Magnolia grandiflora, named after French botanist Pierre Magnol. Here growing in cultivation in West Fairmount Park, Philadelphia. Native range in the south eastern United States.
Next to Carpenters Hall and near Independence Hall the flowers of the Liriodendron tulipifera were to be found on the ground.
Often the only way to see the flower is if it falls to the ground because the tree is so tall!
This mature sweetgum has been a part of our twice daily walk through the park for some years now. Its a one-of a kind up here on this piedmont plateau where Philadelphia’s Centennial Exposition of 1876 was located.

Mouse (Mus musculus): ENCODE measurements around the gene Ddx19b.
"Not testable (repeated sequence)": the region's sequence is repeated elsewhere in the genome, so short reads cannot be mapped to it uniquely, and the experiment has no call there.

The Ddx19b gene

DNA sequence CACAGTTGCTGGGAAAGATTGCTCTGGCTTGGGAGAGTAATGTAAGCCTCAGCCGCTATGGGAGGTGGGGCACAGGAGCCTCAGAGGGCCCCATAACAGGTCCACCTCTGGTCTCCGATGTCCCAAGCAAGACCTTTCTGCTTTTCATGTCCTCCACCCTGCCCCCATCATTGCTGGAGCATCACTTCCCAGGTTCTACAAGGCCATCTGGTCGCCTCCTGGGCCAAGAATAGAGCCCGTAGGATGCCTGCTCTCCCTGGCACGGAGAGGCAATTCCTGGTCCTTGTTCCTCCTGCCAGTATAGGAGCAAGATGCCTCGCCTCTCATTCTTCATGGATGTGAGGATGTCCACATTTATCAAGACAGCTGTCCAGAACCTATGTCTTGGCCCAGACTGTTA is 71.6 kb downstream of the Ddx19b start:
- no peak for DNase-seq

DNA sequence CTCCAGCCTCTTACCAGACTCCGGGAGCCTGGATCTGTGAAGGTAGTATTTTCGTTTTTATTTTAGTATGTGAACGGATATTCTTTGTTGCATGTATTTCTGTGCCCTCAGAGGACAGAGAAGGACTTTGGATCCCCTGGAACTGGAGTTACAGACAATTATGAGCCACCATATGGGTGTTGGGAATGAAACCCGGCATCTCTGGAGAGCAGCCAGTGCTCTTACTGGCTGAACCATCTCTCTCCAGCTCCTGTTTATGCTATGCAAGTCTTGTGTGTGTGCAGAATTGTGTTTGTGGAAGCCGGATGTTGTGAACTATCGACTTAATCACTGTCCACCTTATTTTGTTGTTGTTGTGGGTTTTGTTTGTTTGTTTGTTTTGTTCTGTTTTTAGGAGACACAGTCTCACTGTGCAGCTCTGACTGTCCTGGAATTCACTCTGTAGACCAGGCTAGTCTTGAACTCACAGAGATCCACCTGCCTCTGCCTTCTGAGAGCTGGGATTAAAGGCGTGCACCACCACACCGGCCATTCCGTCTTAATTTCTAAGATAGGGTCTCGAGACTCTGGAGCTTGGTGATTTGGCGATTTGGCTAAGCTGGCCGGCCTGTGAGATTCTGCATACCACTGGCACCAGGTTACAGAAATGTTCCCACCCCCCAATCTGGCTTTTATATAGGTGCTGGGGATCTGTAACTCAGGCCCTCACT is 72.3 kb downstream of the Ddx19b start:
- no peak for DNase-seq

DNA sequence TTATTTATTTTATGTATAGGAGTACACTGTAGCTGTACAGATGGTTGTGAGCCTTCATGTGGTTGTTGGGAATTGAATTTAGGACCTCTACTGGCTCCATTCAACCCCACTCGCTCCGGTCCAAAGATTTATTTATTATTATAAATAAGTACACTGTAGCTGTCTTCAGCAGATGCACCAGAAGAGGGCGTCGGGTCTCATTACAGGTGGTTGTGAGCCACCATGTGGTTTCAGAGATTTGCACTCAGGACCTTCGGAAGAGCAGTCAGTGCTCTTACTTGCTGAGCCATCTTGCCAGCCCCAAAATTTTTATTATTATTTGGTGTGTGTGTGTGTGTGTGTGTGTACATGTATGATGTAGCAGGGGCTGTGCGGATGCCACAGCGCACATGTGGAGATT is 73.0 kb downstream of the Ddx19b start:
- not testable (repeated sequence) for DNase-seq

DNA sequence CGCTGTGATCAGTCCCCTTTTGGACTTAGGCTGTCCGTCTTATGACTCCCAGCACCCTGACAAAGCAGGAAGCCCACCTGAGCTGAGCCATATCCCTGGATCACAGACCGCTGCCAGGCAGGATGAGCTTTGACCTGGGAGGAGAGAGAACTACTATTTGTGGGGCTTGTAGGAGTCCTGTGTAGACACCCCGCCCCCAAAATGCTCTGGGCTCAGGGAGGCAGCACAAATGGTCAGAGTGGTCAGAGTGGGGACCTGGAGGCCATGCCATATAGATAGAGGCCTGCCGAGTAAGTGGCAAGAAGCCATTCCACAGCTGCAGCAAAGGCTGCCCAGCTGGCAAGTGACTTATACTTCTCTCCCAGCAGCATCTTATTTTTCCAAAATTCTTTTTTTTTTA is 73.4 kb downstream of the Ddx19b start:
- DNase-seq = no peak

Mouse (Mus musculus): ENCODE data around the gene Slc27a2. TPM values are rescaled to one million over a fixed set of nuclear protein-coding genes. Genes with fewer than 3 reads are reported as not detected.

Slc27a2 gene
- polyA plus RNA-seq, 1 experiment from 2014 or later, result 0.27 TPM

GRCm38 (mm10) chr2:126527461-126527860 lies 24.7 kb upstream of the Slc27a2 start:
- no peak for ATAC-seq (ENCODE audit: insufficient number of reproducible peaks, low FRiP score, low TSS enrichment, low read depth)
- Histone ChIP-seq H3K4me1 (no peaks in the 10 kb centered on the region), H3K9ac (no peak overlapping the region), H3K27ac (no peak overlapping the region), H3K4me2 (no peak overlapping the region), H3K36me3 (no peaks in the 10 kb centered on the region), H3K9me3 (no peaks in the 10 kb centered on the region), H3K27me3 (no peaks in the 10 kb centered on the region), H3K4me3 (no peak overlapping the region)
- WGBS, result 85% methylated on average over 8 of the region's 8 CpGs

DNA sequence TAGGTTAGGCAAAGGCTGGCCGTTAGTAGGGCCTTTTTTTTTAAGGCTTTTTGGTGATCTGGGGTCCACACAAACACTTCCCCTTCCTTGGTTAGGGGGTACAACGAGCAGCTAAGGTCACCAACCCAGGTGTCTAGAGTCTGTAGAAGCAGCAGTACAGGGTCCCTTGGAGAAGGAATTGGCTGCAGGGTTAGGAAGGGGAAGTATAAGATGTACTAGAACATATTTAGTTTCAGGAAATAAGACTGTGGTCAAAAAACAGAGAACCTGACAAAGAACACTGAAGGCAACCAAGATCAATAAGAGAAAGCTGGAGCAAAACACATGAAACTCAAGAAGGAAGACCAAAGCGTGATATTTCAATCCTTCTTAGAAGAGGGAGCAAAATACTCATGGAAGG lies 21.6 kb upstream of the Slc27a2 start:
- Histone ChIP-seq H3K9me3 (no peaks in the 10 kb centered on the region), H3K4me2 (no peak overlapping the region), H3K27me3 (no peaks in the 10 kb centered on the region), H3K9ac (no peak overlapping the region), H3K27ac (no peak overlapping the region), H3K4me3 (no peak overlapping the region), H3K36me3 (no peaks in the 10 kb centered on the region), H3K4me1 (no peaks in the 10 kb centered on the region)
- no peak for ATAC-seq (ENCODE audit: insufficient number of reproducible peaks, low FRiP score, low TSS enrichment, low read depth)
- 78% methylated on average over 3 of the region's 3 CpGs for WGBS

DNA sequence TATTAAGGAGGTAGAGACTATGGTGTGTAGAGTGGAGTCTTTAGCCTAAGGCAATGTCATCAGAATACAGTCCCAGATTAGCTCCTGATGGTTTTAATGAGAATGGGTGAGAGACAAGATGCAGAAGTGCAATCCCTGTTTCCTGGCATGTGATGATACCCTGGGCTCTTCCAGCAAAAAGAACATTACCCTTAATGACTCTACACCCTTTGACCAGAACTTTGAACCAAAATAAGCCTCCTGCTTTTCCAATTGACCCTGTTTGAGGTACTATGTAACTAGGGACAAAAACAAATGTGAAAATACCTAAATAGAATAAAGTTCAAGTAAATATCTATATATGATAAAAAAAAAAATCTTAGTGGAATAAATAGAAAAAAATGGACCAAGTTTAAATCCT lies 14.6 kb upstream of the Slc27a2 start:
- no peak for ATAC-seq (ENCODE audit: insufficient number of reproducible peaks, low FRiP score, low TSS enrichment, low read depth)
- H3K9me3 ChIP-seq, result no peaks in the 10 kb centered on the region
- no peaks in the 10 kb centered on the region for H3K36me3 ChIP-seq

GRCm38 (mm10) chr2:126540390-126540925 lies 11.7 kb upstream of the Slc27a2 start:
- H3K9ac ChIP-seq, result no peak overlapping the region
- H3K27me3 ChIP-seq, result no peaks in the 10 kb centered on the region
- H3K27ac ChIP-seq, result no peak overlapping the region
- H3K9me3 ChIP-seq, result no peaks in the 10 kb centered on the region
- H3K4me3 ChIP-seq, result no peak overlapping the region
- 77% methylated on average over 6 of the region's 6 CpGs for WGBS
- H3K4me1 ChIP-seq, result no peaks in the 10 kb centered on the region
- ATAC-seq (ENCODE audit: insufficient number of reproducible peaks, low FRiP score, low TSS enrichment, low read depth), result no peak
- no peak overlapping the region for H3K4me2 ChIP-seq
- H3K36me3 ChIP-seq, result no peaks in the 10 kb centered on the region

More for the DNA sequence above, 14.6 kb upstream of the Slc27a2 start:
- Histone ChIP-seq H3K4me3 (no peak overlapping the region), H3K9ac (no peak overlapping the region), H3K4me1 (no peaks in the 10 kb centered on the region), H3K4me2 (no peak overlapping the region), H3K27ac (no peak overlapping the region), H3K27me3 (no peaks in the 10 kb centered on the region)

Most commonly found on the sandy soils of the coastal plain, this tree was most likely planted about 100 years ago.
It had a long and happy life up here. It was fun watching it through the seasons. It had a rotting trunk and I knew that eventually it would have to come down.
With progress came the bittersweet. The Parkside Edge project, a much awaited infrastructure investment of Park amenities was initiated this spring and the tree was finally taken down.
While we may not have the pleasure of a sweetgum tree nearby, many more trees are being planted and the urban park lifecycle continues on.